You may recall the launch, in 2020, of Accutron as a brand, rather as a collection within Bulova. The year was chosen to mark sixty years since the debut of the Accutron. As we covered at the time, the debut models were the Spaceview 2020 and the Accutron DNA.
As the name of the first of the two launch models indicated, it is an homage to the original watch of the same name, keeping the open face of the dial so that the new movement can be seen, and keeping the classic green. There were three Spaceview 2020 launch models, all in 43.5mm sized cases with a thickness of 15.9mm.
Now, there are two new additions to the Spaceview 2020 collection. Both are in stainless steel cases measuring 43.5mm with a thickness of 15.9mm and water resistance of 50m. The most obvious difference is the design of the lugs, particularly those at the bottom of the case, which are less angular and distinctive than those of the first models.
The first new variant has a smoky grey open-worked dial with Accutron green accents and transparent outer ring, lumed markers, hour and minute hands, and an orange second hand.
The second has a new green dial treatment with transparent outer ring, grey bridges, lumed markers, hour and minute hands, and an orange second hand. It comes on a charcoal calf leather strap.
For those who did not read our 2020 post or need a reminder about what was so special about the Accutron and its tuning fork, here’s a historical recap of what we wrote at the time.
The product of Bulova engineer Max Hetzel after almost a decade of R&D, the original Accutron watches used a then-revolutionary 360 Hz tuning fork instead of a balance wheel, the tuning fork powering an electronic oscillator. The vibration came from a current provided by a battery, and the frequency of the tuning fork’s vibration was what regulated the watch. The oscillation rate of this new technology was nearly 150 times faster than that of a traditional mechanical watch. The audible hum from the tuning fork was one of its notable features, along with the green circuit board dial side of the original models, and crown on its rear. It was not just the most accurate wristwatch on the market at the time but also the first commercially successful electronic watch. In fact the name derived from “Accuracy through Electronic”. Production ceased in 1977, but the early models remain collectable and desirable.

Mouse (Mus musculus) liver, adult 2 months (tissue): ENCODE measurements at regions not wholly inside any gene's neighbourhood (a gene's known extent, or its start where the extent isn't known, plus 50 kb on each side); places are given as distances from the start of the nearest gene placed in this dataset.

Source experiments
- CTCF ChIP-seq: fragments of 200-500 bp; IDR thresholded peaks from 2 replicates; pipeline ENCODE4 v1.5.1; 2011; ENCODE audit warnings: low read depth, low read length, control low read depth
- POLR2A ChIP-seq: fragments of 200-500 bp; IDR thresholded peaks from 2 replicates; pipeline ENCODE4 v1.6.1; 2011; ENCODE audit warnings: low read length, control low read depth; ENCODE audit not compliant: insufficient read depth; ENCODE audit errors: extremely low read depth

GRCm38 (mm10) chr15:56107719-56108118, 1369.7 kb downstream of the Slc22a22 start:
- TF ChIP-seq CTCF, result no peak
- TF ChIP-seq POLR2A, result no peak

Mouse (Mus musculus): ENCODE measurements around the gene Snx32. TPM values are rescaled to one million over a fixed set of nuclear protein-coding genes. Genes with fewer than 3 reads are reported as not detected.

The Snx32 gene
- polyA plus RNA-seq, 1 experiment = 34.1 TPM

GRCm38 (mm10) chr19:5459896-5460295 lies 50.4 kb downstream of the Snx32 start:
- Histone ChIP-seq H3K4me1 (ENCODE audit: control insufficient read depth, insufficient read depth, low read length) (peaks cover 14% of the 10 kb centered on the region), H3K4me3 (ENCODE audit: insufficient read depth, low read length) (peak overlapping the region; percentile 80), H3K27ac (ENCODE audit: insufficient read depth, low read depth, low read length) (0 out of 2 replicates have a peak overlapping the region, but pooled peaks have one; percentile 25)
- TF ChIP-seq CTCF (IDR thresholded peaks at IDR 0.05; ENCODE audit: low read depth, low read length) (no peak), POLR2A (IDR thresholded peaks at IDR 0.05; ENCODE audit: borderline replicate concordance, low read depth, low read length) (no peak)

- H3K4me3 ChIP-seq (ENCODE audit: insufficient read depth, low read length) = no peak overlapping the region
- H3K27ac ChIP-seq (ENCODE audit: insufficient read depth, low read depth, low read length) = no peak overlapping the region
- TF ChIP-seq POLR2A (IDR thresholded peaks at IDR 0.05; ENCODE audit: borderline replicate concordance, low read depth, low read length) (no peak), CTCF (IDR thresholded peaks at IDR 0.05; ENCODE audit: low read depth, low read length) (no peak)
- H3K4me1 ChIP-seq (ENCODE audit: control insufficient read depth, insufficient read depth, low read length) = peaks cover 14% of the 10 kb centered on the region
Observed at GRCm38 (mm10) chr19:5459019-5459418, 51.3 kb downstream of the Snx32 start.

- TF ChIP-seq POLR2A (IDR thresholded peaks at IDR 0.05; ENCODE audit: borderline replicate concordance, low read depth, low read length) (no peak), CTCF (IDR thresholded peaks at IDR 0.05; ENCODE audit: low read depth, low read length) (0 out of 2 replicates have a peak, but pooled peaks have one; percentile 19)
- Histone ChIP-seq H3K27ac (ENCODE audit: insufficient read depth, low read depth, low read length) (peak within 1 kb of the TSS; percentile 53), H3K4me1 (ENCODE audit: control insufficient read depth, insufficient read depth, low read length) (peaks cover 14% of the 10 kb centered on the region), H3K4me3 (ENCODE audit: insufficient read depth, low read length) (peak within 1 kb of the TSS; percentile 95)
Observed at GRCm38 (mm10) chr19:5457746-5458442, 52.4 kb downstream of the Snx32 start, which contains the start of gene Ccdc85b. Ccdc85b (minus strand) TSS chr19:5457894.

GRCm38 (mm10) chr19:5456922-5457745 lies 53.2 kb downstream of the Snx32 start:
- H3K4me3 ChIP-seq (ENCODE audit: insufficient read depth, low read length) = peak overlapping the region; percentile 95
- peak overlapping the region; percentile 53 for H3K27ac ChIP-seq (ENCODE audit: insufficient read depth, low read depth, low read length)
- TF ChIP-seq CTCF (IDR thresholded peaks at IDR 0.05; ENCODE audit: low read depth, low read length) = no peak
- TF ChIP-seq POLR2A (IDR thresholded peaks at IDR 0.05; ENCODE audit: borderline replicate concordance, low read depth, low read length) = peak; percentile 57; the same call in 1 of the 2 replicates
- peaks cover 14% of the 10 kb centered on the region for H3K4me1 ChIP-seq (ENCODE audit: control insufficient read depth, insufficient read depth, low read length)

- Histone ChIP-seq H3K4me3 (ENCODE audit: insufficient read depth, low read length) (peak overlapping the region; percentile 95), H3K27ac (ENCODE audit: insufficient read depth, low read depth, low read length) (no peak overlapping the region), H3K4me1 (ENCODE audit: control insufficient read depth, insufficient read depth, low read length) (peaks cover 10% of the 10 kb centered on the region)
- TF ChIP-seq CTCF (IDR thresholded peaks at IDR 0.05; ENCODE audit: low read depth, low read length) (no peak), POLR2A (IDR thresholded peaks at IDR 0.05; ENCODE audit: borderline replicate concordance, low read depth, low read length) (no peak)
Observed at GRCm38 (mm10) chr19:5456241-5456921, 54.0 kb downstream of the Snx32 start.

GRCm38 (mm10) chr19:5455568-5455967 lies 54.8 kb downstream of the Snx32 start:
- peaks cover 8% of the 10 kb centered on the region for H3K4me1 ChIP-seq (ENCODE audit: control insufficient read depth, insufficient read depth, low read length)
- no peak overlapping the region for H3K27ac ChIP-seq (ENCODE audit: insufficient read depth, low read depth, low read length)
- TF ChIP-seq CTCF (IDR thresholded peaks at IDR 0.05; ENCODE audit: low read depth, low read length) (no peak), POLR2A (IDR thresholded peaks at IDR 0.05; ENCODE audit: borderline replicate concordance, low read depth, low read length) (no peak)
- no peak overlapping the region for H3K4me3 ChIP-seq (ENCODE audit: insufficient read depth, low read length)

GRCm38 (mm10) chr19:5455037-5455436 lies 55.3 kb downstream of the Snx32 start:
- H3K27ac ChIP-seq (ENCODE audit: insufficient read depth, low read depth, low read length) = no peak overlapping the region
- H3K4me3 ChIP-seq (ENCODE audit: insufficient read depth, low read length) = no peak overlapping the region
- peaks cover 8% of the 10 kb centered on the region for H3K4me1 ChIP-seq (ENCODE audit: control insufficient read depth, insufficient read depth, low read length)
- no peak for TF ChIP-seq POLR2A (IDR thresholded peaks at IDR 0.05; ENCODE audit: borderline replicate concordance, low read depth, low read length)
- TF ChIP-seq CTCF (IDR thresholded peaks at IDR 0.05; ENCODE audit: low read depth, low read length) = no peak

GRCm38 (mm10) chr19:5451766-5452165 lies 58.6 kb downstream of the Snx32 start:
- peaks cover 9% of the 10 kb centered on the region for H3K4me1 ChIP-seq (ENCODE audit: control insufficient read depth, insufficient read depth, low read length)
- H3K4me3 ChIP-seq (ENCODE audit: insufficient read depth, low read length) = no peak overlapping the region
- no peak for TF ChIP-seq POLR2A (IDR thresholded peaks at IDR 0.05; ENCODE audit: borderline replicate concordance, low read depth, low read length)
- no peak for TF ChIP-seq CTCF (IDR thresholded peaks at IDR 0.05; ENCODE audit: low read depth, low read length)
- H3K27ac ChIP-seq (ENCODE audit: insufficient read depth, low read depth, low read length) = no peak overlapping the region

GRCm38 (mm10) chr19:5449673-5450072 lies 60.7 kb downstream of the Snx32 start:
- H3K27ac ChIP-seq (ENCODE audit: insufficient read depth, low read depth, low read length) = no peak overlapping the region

The twenty-first century Accutron may no longer be about the tuning fork, but is still about doing something technologically different, with the first proprietary electrostatic-powered watch movement.
Electrostatics is the study of stationary electric charges. These new watches are powered by electrostatic energy generated in a familiar way. The energy is created by twin turbines (discs) that spin rapidly as a result of motion (from when the watch is on your wrist). This energy is stored in a cell that powers a large motor responsible for the sweep seconds hand (which moves smoothly like its Accutron predecessor). Two smaller motors, propelled by a rotor, charge the power cell, the integrated circuit, and thus the hour and minute hands. Both motors are synchronised through the integrated circuits and have an accuracy of +/- 5 seconds per month.
A charge of approximately one day’s worth of operation is generated if the watch is worn whilst walking about 6,000 steps. There is a power saving function that means that the seconds hand automatically stops at 12 o’clock after five minutes of insufficient charge (i.e. the watch/ wearer isn’t moving). The watch will obviously continue to keep time, with the hands still moving.
According to Accutron, to stop the power saving mode the wearer raises and swings their arm in a long chopping motion for 3-5 seconds until the seconds hand starts again.
How do you set the time? When the second hand points to 12 o’clock, pull the crown out. All hands will stop, and the time can be set. When the crown is pushed back into the normal position, the hands will start moving again.
So the two new models. The first one, on a calf strap, has an RRP of USD 3,450. The model on a stainless steel bracelet is priced at USD 3,850.
[Photo credit: Accutron]